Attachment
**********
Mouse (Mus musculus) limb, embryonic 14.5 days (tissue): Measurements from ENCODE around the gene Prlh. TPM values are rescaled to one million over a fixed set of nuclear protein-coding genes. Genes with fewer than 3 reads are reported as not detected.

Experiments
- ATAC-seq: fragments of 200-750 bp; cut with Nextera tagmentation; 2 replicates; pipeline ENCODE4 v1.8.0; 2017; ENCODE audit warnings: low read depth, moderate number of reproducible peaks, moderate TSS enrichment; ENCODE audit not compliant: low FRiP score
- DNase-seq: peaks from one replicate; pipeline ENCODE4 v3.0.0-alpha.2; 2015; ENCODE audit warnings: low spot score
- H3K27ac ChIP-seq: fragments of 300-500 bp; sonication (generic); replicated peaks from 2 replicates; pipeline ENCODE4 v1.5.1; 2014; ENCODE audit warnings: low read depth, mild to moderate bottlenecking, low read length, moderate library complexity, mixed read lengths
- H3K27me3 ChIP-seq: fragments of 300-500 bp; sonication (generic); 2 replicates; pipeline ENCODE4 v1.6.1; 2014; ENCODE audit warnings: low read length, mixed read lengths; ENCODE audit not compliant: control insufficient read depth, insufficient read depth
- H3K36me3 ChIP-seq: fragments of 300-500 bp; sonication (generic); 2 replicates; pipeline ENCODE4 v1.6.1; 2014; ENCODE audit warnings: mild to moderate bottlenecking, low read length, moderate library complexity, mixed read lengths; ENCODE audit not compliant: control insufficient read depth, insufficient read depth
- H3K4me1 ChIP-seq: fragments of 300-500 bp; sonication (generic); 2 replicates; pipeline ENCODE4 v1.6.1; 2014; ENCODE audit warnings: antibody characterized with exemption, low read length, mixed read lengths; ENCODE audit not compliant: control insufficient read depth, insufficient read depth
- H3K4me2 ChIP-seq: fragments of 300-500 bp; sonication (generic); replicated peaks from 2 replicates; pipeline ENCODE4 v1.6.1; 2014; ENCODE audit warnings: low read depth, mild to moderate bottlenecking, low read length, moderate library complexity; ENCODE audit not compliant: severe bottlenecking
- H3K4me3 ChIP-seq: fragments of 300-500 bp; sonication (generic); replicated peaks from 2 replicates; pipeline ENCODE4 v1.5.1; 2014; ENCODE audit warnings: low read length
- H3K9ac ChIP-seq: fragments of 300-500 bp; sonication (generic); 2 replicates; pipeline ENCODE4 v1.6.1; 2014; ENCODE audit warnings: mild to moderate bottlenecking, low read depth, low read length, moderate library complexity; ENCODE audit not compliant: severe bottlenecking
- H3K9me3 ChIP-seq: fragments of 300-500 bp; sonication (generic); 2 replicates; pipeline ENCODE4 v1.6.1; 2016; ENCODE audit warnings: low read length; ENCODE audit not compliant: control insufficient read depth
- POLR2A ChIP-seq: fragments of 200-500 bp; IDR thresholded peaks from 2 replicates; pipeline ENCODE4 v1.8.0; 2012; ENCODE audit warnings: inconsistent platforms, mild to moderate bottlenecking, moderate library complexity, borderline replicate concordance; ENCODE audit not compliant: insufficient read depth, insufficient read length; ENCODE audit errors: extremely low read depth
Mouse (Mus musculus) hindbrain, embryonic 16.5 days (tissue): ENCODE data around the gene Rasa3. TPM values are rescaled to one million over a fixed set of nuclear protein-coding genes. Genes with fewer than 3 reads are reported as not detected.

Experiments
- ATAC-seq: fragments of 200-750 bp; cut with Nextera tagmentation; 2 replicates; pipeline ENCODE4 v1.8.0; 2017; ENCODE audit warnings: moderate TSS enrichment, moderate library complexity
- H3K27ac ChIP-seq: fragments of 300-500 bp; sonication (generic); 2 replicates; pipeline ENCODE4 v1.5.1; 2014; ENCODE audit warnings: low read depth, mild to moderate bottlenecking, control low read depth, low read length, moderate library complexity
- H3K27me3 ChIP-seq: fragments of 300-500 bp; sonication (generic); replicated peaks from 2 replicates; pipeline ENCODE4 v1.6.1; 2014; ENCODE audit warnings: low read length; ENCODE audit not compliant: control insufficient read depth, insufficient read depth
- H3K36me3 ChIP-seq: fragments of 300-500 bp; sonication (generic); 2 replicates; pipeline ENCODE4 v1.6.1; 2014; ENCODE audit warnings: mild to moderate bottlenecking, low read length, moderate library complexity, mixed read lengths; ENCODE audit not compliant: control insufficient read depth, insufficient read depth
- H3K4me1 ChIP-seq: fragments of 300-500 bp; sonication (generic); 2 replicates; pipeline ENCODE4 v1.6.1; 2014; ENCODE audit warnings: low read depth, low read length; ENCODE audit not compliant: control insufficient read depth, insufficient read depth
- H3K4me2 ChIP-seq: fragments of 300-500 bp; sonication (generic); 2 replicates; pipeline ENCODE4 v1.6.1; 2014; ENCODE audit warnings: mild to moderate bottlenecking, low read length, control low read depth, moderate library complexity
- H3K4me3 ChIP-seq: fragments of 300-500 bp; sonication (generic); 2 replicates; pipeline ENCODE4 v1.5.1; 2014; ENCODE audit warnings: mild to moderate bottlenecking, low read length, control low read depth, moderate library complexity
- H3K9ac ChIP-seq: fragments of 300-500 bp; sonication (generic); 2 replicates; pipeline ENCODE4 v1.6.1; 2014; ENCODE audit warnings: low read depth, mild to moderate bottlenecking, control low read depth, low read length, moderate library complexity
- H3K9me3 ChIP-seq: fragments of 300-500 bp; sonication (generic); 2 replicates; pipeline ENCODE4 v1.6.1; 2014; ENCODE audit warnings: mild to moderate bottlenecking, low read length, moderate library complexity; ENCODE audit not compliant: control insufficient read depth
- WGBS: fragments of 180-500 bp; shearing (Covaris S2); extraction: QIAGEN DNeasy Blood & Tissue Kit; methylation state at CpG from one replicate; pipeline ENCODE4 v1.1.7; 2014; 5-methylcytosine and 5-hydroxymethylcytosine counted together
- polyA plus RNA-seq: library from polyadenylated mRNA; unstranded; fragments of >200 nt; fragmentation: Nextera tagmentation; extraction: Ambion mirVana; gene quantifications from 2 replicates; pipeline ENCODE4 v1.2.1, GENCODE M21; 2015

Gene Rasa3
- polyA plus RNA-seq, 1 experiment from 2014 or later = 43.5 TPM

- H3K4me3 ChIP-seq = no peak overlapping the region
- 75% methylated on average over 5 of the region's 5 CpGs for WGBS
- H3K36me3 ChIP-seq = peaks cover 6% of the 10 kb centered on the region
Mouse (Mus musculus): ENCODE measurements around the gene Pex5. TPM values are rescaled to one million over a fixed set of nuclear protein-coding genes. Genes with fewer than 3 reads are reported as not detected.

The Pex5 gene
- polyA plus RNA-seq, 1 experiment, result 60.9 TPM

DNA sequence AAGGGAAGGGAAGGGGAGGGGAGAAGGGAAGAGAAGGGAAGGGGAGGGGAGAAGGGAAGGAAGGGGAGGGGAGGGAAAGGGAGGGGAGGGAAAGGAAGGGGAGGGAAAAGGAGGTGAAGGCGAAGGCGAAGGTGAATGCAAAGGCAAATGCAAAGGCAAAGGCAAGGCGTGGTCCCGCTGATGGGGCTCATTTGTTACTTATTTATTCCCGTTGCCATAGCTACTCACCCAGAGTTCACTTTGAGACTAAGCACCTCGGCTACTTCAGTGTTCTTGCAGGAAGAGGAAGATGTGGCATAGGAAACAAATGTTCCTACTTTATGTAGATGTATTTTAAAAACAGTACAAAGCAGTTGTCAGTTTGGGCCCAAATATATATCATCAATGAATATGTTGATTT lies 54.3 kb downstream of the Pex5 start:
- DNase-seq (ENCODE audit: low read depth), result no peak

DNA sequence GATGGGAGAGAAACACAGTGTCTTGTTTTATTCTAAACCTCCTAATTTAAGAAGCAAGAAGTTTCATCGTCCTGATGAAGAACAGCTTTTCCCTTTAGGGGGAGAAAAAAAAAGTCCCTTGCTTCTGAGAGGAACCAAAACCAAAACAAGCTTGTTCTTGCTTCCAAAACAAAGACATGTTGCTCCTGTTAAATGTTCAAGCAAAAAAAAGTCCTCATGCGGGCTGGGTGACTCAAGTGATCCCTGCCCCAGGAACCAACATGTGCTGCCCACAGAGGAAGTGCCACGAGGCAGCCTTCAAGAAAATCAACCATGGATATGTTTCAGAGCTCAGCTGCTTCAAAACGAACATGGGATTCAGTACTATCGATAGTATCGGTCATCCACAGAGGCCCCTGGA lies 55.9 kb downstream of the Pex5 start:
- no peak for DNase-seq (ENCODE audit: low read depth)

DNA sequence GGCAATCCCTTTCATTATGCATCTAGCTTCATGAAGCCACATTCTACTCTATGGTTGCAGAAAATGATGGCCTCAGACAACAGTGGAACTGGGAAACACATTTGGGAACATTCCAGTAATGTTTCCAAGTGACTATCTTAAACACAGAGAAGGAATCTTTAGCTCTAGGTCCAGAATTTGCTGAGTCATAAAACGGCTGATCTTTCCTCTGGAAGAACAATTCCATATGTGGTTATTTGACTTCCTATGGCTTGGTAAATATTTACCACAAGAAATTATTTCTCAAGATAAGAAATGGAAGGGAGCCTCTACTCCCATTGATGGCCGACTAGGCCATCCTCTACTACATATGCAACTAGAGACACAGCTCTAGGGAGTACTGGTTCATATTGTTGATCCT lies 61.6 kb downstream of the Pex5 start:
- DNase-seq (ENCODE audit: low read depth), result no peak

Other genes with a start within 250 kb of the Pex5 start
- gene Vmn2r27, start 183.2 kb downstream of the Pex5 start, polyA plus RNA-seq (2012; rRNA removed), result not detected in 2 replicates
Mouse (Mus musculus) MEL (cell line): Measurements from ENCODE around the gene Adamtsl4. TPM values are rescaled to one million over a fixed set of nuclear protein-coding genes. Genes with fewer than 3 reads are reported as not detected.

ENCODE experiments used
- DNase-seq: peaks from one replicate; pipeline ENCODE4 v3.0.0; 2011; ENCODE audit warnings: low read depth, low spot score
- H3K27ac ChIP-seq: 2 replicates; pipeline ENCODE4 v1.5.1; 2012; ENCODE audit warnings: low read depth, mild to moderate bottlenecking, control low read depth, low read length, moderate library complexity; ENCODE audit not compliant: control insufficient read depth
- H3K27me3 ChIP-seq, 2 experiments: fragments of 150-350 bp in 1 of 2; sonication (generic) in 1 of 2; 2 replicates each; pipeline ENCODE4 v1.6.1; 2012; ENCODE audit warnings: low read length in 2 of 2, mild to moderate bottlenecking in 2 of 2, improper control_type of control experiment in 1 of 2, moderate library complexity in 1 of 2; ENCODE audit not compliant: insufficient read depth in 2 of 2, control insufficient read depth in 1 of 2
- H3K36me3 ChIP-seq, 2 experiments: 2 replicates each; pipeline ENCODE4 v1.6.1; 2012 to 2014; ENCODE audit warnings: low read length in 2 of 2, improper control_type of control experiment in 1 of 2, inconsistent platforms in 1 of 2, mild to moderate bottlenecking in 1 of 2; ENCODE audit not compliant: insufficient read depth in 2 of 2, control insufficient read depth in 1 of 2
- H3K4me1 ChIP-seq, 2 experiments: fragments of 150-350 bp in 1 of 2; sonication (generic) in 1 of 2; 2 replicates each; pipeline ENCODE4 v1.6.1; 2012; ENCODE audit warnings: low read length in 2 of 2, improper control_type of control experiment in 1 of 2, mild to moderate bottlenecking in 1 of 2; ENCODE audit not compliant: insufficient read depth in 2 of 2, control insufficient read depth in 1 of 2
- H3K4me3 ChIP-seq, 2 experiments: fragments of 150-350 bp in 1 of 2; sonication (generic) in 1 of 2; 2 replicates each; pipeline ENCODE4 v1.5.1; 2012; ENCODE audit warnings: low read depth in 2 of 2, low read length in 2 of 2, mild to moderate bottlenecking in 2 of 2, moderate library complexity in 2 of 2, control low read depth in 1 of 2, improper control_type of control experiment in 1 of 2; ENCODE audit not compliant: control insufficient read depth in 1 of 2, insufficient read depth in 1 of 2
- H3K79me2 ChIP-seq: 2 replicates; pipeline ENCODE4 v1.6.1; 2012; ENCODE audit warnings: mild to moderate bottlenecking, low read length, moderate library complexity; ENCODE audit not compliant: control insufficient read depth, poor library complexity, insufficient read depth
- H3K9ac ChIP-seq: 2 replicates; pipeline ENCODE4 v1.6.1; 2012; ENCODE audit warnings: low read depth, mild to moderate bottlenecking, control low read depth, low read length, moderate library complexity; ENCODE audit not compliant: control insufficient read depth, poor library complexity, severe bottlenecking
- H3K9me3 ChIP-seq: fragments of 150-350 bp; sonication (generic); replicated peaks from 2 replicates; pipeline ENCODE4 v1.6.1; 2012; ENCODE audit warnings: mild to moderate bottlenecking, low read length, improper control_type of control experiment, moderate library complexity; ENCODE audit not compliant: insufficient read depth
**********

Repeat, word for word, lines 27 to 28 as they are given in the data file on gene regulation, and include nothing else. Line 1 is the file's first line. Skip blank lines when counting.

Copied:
Gene Rasa3
- polyA plus RNA-seq, 1 experiment from 2014 or later = 43.5 TPM